China not involved in Kra canal work

Organisations that inked MOU for project are not linked to Chinese govt

China has denied it is involved in work on the Kra canal, defusing hype over a project that purportedly lets ships bypass the Strait of Malacca and Singapore's port.

There are no plans by the Chinese government to participate, Foreign Ministry spokesman Hong Lei told a regular press briefing yesterday.

This echoed a statement on the same day by the Chinese embassy in Thailand, which said that China has not taken part in any study or cooperation on the matter.

This comes after Chinese media recently reported that China and Thailand had signed a memorandum of understanding (MOU) in Guangzhou to build a US$28 billion (S$37 billion) canal that cuts through the narrow Isthmus of Kra in southern Thailand.

Experts told The Straits Times that China would not embark on such a project lightly, given the political and bilateral implications. "China will have to consider the feedback from countries such as Singapore, which it has friendly ties with, given the impact that the Kra canal might have," said Dr Zhao Hong, an expert on China-Asean relations from the Institute of Southeast Asian Studies.

Proponents of the Kra canal had been hopeful that China would lend its economic heft to the project. They believe it can be made part of China's Maritime Silk Road, which aims to facilitate maritime trade across South-east Asia, South Asia and beyond.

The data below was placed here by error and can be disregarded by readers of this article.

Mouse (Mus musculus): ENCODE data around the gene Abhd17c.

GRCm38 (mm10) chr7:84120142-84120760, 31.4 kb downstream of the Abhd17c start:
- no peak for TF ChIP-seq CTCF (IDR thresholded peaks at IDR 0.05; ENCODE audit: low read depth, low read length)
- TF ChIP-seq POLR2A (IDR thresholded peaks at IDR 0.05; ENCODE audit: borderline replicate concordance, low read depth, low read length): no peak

Last year, the Kra canal project briefly made news in China when several major Chinese state-owned construction firms, such as Xugong and Liugong, were linked to it. The companies, however, denied involvement.

Dr Zhao feels China might be open to private companies studying the feasibility of such a project, but will not directly back it for now.

Prior to the official denials, reports had said the proposed two-way Kra canal will be 102km long, 400m wide and 25m deep and take 10 years to construct.

Likened to other man-made channels such as the Suez canal, it would allow ships to bypass the congested Malacca Strait and is estimated to cut shipping distance by 1,200km. It is also likely to reduce the number of ships travelling through Singapore, one of the busiest ports in the world.

Little information is available on the China-Thailand Kra Infrastructure Investment and Development, and Asia Union Group, the two organisations involved in the MOU signing. Reports said the Asia Union Group's chairman is former Thai premier Chavalit Yongchaiyudh, a long-time supporter of the Kra canal.

Yesterday, the Chinese embassy in Thailand clarified that the organisations have no links to the Chinese government. Separately, Xinhua news agency traced the announcement of the canal project to another Chinese firm Longhao, which declined comment when contacted.

Dr Li Zhenfu from Dalian Maritime University feels that even if the canal is built, the impact on Singapore might be limited.

"Distance is important but ships have to consider services and facilities as well," he told The Straits Times. "The foundation and reputation that Singapore's port has built up cannot be replicated immediately."

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